Battle of Myton
The year 1319 saw Edward II lay siege to the Scottish town of
Berwick, once more back in Scottish hands. The recapture of Berwick
was of great strategic significance for three reasons. Firstly, as
the wealthiest town of Scotland it held great symbolic value,
secondly, it could protect the English armies rear should they
venture north again and thirdly, Robert the Bruce had sworn an oath
to defend the town. In Edward's mind this siege would bring the
Scots to battle, against a numerically superior foe.
garrison under the command of Walter Stewart, Bruce's son -in-law,
held out bravely against ferocious attacks. Bruce sent
James Douglas and Randolph to
make an attempt to lift the siege. Douglas saw that he could not
hope to relieve the town against such large numbers, With his
typical ingenuity he realised that most of the English forces
present were from the northern shires of England. This left the
north open for him to raid. He moved rapidly down into England,
devastating the countryside. The rumour was spread abroad that he
intended to capture Edward's queen, who was lodging at York. Most of
the shires regular fighting men were away with the army. It fell to
Archbishop Melton to form an army of prelates, townsfolk and farmers
to go out to meet the threat. The queen was rushed off to the safety
of Nottingham and Archbishop Melton marched out to intercept Douglas
The English crossed over the River Swale at
Myton to be confronted with a great cloud of drifting smoke, Douglas
had set fire to bales of damp straw. Passing through the smoke, the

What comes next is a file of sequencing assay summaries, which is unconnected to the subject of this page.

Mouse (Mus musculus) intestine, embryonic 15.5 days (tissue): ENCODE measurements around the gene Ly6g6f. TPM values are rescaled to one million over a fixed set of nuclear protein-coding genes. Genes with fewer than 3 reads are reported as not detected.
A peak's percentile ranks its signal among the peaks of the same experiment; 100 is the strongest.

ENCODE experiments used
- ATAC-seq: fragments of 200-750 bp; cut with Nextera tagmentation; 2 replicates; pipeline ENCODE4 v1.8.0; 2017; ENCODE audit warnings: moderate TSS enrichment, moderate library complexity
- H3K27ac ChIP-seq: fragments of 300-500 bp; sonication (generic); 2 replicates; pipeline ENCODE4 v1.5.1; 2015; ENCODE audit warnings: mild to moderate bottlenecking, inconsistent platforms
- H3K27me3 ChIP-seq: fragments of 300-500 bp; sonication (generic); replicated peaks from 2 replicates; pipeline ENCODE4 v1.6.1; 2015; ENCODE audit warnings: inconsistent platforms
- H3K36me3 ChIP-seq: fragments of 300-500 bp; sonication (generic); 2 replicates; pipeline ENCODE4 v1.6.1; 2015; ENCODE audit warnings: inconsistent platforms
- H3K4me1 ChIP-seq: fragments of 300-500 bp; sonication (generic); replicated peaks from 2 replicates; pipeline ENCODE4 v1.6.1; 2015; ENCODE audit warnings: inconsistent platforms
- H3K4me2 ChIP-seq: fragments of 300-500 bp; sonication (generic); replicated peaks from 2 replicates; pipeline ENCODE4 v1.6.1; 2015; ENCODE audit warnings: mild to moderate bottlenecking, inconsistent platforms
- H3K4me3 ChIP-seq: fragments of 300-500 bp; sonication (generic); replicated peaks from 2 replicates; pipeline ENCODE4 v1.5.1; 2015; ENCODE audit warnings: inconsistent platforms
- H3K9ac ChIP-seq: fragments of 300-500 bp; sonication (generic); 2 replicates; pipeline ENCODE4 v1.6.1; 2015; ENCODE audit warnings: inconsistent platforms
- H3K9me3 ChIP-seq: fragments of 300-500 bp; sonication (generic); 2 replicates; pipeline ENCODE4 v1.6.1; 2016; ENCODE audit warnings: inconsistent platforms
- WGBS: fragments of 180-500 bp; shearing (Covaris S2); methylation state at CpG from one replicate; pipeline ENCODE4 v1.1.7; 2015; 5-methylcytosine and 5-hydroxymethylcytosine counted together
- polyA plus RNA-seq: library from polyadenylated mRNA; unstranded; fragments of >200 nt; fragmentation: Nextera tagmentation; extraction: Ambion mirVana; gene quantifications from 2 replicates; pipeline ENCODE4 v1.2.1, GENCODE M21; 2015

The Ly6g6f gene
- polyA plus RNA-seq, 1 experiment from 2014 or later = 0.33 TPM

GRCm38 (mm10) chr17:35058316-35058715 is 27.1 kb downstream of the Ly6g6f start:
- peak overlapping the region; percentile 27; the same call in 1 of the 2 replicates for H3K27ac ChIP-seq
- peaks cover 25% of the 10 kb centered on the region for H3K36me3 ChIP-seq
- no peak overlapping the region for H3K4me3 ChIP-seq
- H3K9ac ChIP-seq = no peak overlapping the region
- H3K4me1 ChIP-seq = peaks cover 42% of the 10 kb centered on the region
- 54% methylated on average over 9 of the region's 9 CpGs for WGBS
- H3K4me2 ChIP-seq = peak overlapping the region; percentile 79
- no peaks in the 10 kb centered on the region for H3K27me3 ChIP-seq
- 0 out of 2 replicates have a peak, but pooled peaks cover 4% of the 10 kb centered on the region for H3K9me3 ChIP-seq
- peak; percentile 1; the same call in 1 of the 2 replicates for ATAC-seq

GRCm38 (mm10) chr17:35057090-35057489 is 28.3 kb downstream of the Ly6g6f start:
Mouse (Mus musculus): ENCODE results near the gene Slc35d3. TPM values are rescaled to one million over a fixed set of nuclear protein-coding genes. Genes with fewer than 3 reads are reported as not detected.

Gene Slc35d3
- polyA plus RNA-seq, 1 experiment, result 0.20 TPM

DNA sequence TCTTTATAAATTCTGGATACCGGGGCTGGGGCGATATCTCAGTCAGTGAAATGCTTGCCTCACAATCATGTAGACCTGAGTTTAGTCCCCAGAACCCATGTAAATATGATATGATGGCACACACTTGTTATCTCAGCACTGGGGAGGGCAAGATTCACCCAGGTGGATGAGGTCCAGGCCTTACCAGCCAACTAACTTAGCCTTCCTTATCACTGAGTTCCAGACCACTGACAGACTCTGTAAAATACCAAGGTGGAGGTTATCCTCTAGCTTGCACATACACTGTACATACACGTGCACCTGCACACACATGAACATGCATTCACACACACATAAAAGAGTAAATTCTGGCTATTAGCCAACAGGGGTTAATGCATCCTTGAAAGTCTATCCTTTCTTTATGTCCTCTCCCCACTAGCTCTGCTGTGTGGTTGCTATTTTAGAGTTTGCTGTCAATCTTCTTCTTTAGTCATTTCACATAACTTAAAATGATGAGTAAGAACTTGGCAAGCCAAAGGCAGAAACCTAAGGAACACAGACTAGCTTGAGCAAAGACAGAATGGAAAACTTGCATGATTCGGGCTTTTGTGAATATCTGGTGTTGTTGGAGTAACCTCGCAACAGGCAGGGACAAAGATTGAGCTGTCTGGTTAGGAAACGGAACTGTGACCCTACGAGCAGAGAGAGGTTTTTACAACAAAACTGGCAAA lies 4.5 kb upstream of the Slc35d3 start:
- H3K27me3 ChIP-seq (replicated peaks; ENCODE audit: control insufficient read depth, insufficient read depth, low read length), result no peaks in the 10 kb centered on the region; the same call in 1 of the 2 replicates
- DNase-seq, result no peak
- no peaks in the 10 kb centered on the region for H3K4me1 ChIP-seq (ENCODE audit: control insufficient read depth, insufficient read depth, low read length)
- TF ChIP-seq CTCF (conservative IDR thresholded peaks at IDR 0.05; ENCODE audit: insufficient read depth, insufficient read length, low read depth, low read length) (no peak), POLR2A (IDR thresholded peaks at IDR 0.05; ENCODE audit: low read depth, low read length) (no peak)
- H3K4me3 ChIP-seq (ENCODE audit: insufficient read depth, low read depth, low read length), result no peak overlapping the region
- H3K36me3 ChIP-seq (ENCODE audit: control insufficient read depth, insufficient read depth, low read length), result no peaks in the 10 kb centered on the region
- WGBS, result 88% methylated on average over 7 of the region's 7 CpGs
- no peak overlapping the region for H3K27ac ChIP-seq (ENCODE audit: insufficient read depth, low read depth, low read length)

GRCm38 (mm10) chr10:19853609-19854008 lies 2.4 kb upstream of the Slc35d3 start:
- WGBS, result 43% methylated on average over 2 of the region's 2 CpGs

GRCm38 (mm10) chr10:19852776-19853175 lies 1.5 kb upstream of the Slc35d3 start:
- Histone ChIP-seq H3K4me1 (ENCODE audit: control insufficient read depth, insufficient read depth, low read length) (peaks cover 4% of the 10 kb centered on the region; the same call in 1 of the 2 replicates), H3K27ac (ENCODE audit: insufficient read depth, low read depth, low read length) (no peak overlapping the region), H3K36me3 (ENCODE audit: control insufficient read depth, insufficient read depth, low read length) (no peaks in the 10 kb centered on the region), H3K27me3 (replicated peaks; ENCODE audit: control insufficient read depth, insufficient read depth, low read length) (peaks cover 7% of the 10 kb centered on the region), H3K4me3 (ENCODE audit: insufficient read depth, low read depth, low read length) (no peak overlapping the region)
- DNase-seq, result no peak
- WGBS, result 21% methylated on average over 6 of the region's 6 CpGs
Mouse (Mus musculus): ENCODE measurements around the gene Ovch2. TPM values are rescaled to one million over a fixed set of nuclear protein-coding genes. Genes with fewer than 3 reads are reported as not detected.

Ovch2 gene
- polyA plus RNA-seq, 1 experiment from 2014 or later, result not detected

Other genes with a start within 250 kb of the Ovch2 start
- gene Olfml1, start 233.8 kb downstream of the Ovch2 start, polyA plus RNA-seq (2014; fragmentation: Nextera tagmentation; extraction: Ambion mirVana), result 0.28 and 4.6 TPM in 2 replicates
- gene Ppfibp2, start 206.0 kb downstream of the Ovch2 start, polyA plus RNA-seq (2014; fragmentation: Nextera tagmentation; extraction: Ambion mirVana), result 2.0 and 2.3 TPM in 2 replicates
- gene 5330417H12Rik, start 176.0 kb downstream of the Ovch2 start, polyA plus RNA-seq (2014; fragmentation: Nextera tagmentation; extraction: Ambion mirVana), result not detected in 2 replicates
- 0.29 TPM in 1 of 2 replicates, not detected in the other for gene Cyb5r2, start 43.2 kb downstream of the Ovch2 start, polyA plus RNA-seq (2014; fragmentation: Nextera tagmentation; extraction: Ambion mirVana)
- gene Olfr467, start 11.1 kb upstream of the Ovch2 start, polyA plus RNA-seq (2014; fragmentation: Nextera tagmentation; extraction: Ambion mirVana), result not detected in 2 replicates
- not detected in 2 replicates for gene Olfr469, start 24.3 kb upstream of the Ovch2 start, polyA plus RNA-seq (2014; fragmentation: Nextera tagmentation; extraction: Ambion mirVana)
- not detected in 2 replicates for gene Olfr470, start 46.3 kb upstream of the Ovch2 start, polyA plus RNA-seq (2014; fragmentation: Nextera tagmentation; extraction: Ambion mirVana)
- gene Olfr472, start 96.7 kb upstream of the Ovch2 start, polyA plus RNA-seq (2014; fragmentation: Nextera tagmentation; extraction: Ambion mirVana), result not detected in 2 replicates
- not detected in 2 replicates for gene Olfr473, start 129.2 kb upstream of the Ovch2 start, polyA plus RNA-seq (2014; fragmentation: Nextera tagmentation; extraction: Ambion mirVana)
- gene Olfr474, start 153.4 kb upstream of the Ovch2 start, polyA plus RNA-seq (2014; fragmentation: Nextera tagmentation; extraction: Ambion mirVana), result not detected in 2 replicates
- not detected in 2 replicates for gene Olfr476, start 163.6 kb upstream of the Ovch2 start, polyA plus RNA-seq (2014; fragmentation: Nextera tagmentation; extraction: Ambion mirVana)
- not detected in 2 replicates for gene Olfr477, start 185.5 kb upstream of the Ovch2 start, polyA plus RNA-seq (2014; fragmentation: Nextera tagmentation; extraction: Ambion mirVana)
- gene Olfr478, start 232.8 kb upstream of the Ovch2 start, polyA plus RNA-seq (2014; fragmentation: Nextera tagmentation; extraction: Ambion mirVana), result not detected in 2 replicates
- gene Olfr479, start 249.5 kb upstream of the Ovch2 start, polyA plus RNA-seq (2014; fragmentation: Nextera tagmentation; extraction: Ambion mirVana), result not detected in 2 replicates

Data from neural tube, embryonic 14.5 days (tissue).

English were faced with the Scots drawn up in a defensive schiltrom.
The Scots let out a great roar and panic set into the English force.
They turned to flee back across the Bridge only to find that a
detachment of Scots hobelars had ridden behind them and held the
bridge. It is claimed that more English drowned trying to escape
across the Swale than were killed by the Scots. Because of the large
number of the clergy who were killed the Scots dubbed the battle
'the chapter of Myton'. Douglas captured much treasure as the
Archbishop had carried with him large amounts of church plate, so
much in fact that pleas were later made to thirty one religious
houses to provide funds to replace it.
When word of the
battle, plus numerous reports of the devastation in the countryside,
reached the English camp at Berwick there was near mutiny. The
effect was just what Douglas was seeking. The English lifted the
siege and headed off back to England. As the English army headed
south, Douglas and Randolph bypassed them on their way back to
Scotland, burning and raiding as they went.
Mytton is close to Boroughbridge, in Yorkshire, England
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